Starting over in Denver with a whole new circle of friends and family, Asa Cross struggles with being the man he knows everyone wants him to be and the man he knows he really is. A leopard doesn’t it change its spots and Asa has always been a predator. He doesn’t want to hurt those who love and rely on him, especially one luscious arresting cop who suddenly seems to be interested in him for far more than his penchant for breaking the law. But letting go of old habits is hard, and it’s easy to hit bottom when it’s the place you know best.

Royal Hastings is quickly learning what the bottom looks like after a tragic situation at work threatens not only her career but her partner’s life. As a woman who has only ever had a few real friends she’s trying to muddle through her confusion and devastation all alone. Except she can’t stop thinking about the sexy southern bartender she locked up. Crushing on Asa is the last thing she needs but his allure is too strong to resist. His long criminal record can only hurt her already shaky career and chasing after a guy who has no respect for the law or himself can only end in heartbreak.

A longtime criminal and a cop together just seems so wrong . . . but for Asa and Royal, being wrong together is the only right choice to make.

Asa was most definitely not the good guy. He was trouble when we first met him, but I knew he was destined to find that perfect girl to keep him out of trouble, as long as that was what he wanted. This sweet talking southern charmer could get any women he wanted, and in this case, the woman he wanted he shouldn’t.

The most ironic part of Asa’s story is that he fell for a cop. Royal didn’t look like your typical cop, but she was the unlucky one to arrest him a few books ago and they’ve been dancing around each other ever since. I find it so funny that he was drawn to her. Night and day. Dark and light. Good and bad. But they say opposites attract, and in this case, they were right.

“I don’t know why you’re here, but I feel like I need to thank any God that might exist that you are.”

While it’s bittersweet saying goodbye to such fabulous characters, I know we’ll catch a glimpse of them every now and then.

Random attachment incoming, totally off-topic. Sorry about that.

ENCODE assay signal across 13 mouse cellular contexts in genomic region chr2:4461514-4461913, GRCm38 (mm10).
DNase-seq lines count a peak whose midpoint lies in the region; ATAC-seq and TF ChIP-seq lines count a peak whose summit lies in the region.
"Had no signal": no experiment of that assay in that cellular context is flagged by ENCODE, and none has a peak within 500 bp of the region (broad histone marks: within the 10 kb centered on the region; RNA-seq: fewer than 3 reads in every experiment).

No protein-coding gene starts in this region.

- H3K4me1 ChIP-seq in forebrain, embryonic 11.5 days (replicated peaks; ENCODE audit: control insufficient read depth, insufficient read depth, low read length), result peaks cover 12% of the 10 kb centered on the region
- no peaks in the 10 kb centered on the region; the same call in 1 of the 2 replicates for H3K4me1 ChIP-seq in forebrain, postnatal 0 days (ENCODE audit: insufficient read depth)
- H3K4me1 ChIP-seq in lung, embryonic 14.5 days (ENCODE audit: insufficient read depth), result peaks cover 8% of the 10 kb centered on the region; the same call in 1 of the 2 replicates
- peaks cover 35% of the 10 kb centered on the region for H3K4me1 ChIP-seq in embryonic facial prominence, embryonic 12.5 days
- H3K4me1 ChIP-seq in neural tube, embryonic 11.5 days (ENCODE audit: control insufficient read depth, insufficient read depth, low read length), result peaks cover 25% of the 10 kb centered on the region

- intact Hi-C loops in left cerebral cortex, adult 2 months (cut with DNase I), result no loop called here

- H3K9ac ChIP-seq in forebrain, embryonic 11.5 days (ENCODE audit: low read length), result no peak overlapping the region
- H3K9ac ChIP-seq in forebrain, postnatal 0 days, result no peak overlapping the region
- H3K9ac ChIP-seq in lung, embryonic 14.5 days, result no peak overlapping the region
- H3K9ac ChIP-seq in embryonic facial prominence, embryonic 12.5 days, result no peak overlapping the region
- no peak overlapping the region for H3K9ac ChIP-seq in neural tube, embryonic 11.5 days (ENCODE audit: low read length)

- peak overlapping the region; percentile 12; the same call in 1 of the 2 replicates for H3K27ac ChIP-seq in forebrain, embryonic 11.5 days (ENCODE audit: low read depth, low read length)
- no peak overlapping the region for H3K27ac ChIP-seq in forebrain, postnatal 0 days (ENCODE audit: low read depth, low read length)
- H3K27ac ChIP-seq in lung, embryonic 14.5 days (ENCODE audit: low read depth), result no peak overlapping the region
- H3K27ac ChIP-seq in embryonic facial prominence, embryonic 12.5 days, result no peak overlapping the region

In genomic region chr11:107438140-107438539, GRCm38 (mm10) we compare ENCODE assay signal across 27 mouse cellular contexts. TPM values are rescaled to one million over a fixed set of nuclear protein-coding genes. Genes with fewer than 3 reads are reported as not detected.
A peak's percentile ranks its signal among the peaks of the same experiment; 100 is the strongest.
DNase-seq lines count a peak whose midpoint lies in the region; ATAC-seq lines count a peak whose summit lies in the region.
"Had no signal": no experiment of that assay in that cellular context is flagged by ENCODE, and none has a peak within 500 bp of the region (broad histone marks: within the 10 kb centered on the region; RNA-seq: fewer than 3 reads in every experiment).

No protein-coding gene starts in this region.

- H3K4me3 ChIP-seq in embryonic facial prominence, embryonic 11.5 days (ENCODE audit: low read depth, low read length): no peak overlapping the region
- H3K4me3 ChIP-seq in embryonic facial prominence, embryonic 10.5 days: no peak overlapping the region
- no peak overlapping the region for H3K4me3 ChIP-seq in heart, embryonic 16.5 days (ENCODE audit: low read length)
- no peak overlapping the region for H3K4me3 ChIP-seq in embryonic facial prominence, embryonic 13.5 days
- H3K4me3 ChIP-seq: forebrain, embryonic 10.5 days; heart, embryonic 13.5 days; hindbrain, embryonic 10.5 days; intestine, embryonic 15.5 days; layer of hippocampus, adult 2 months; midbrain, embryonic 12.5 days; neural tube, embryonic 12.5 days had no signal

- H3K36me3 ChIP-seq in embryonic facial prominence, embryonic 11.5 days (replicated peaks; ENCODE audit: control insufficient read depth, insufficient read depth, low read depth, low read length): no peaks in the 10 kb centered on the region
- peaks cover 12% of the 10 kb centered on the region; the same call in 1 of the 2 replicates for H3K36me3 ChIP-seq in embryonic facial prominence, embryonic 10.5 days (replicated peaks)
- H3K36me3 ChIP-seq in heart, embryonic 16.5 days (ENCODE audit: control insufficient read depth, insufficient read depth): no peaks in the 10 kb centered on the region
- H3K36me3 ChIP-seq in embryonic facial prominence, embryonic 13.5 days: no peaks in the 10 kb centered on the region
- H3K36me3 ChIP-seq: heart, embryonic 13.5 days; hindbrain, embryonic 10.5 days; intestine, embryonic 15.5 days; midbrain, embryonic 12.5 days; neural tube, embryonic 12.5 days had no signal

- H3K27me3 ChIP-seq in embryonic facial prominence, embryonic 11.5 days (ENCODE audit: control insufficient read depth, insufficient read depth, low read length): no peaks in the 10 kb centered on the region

Buy Asa: A Marked Men Novel

Review: The Happy Hour Choir by Sally Kilpatrick


Some books are just magical, making me feel like I’m in another world, even though the plot and characters are pretty realistic. Some authors have a way of spinning a story into ethereality. The Crossroads Cafe by Deborah Smith, The Reluctant Prophet by Nancy Rue, and First Frost by Sarah Addison Allen all took me by surprise, embracing me into their twilight. And now The Happy Hour Choir joins the list. 

Beulah is a poor southern young woman, living with a friend, working in a bar, rolling her eyes at religion, and avoiding the church rectory across the street. Until a new, good looking, patient, strong, God-loving pastor comes to town. Beulah certainly notices Luke, and even though she avoids talking about God with him, she appreciates his steadfastness and stability.  

Luke doesn’t try to convert Beulah, but he does guide her in the areas of self-respect and leading others. 

And that’s where the happy hour choir comes in. Beulah uses her connections from the bar to put together a new choir for Luke’s church. And it just happens to meet after Luke’s bible study… Also held at the bar. 

Beulah and Luke wend their way through storms and calm, meeting up and lending support along the way. I loved to see their hearts changing and them shepherding the people around in amazing ways. 

Maybe the magic is in the southern-ness of the story, maybe it’s conviction of faith, or maybe it’s just Luke’s strong silent alpha maleness, but whatever it is left me feeling warm and wanting more. 



Review: Time and Time Again by Ben Elton

time and timeOkay, I have to say that this book isn’t perfect. Heck I guess no book is. However, I feel like I must give this one 5 stars….even though any book with time travel makes for a book that might have a few logical issues. I mean the whole butterfly effect thing can drive you mental if you dwell on it too long….If you dare to add historical factors in it…well, I’m sure there will be people who nitpick all the way through it and tell you why x, y and z just isn’t possible…..

But I say screw all that….This book was a fantastic read for me because I couldn’t stop thinking about it. I continue to think about it now that I have finished the last sentence. I looked for ways to mention this book and the concept in my everyday conversation.

Finally….well….truth be told…it boggles my mind. I don’t mean that it’s hard to follow. I simply mean that the more I think about this book and the possibilities…well, the more I get drawn deep into my imagination. I can’t stop thinking of the ramifications of the concepts this book brings forth.